In yesterday s New York Times, former ACSH trustee and FDA researcher Drs. Henry Miller, currently at the Hoover Institution, and Jayson Lusk of Oklahoma State University, discuss the various reasons why
In yesterday s New York Times, former ACSH trustee and FDA researcher Drs. Henry Miller, currently at the Hoover Institution, and Jayson Lusk of Oklahoma State University, discuss the various reasons why GMO wheat would be a major advance for the American (and the world s) people. They point out that while two of the big three agricultural products corn and soybeans have long had their yields enhanced and their prices to the consumer lowered by genetically-engineered resistance to insects and/or herbicides, wheat has not been included.
The reasons for this needless and destructive exclusion have nothing to do with science or health as is often the case with issues involving GMO foods.
Why has wheat lagged behind? One reason is that, back in the mid-1990s, corn and soybean farmers avidly embraced the nascent biotechnology revolution, snatching up new, genetically engineered seed varieties. But wheat farmers balked at the potentially higher prices of these new seeds and feared that anti-genetic engineering views held by some of our trading partners would hurt exports, according to Drs. Miller and Lusk.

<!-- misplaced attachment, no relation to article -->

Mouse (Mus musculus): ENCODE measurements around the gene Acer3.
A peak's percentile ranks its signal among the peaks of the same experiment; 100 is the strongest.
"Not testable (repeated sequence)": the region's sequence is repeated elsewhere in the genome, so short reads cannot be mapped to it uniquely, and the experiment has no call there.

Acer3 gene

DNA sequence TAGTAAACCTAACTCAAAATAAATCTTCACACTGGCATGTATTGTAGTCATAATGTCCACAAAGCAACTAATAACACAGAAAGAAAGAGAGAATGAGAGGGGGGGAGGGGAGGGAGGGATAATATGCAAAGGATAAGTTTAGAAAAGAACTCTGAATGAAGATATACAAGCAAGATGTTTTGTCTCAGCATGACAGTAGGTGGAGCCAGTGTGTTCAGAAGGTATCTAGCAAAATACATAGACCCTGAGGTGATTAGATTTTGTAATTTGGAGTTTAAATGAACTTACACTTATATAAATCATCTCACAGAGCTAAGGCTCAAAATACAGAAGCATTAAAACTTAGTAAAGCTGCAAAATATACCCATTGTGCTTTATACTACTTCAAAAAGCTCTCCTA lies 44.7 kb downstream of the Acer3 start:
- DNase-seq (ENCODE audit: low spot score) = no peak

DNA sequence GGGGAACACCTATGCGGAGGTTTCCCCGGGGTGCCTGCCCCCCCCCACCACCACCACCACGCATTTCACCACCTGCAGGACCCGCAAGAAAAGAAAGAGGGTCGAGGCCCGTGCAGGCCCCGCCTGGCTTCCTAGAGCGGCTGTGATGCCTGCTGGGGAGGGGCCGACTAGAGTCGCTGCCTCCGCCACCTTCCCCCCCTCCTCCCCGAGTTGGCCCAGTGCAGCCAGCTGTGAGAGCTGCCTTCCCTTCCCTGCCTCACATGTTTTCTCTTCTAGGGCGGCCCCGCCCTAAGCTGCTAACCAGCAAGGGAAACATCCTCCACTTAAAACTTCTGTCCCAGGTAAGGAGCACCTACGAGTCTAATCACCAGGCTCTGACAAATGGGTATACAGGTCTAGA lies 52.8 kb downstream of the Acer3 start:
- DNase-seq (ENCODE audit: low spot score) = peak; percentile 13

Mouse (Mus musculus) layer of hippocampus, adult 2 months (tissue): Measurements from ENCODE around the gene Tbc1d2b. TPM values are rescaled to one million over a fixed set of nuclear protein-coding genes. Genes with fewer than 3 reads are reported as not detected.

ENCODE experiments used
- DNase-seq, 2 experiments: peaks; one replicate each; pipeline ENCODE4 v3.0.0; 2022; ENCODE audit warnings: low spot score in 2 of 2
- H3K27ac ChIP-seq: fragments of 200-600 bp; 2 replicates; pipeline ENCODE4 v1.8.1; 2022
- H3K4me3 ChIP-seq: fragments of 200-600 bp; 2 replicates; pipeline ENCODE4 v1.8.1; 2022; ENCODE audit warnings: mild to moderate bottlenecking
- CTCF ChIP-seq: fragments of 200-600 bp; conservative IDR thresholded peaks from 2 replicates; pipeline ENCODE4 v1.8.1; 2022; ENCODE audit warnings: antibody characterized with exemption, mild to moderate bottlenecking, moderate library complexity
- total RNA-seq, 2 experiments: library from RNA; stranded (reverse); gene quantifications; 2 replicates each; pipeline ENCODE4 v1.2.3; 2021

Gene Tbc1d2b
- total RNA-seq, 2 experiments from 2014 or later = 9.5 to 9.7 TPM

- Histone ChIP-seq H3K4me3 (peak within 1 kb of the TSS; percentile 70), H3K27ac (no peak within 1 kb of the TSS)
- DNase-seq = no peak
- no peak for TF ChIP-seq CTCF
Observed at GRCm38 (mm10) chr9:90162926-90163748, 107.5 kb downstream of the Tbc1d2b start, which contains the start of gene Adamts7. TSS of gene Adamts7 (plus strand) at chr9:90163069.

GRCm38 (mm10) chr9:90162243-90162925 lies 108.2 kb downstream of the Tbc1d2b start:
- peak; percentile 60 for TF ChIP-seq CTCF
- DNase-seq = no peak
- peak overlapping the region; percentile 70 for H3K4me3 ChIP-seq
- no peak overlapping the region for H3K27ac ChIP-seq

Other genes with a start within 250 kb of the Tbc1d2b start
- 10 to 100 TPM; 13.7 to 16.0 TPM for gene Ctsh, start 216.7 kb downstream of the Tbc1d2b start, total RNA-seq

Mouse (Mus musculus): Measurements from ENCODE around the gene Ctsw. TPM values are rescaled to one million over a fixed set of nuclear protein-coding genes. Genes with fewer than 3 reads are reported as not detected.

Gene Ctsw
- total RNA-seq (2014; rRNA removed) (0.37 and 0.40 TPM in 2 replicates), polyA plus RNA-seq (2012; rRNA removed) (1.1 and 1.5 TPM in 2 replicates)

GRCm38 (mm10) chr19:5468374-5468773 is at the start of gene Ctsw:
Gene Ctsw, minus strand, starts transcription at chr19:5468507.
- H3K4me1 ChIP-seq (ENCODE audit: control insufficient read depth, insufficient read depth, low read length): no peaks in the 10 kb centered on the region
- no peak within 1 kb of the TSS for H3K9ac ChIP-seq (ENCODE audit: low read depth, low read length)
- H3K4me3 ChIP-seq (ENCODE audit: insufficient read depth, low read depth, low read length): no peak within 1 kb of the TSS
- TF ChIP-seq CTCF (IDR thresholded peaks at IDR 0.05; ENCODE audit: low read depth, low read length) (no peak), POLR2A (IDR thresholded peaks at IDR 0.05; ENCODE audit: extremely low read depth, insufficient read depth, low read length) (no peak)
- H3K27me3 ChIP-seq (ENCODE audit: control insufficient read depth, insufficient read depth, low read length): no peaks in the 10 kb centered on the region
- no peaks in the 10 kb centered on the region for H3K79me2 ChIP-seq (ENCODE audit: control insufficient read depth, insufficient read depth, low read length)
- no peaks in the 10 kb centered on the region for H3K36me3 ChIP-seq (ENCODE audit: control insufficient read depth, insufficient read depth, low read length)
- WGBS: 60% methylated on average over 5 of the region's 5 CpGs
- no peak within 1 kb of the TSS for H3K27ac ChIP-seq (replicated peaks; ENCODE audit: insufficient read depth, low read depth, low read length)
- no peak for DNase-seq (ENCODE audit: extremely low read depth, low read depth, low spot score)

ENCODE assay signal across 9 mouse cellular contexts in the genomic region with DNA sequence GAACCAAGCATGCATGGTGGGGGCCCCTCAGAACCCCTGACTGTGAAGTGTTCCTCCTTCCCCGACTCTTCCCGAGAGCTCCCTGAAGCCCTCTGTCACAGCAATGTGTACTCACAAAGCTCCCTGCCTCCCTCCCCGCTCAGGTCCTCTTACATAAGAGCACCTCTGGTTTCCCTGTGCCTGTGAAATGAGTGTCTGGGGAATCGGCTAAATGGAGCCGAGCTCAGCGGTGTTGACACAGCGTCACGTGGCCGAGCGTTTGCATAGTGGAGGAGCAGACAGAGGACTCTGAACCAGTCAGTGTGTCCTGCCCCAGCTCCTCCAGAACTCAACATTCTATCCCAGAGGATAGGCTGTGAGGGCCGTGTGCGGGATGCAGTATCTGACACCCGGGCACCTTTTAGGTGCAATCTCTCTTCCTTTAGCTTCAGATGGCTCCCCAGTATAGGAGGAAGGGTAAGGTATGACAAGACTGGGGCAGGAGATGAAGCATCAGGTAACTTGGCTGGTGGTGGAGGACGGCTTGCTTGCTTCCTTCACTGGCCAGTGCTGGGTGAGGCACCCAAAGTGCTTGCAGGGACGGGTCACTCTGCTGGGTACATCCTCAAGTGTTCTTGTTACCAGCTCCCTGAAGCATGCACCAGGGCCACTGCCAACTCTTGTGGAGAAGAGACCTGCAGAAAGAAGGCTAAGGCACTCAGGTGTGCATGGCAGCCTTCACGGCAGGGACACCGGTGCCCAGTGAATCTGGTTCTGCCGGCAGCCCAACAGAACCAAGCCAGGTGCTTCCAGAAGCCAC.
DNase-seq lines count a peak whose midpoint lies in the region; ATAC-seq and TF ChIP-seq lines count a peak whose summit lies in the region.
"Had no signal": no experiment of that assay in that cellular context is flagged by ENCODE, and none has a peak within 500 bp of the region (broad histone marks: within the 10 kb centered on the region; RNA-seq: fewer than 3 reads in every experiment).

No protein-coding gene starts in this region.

And although companies are working to create forms of genetically-engineered wheat, the federal government poses an obstacle. The federal government must first approve it, a process that has become mired in excessive, expensive and unscientific regulation that discriminates against this kind of genetic engineering. And this is in spite of the fact that the scientific consensus on genetically engineered crops is that they are as safe as non-genetically engineered crops. However, because of this, wheat farmers and the population as a whole are missing out on the important benefits of genetic engineering.
Drs. Miller and Lusk conclude, Given the importance of wheat and the confluence of tightening water supplies, drought, a growing world population and competition from other crops, we need to regain the lost momentum. To do that, we need to acquire more technological ingenuity and to end unscientific, excessive and discriminatory government regulation.
Read the full op-ed here.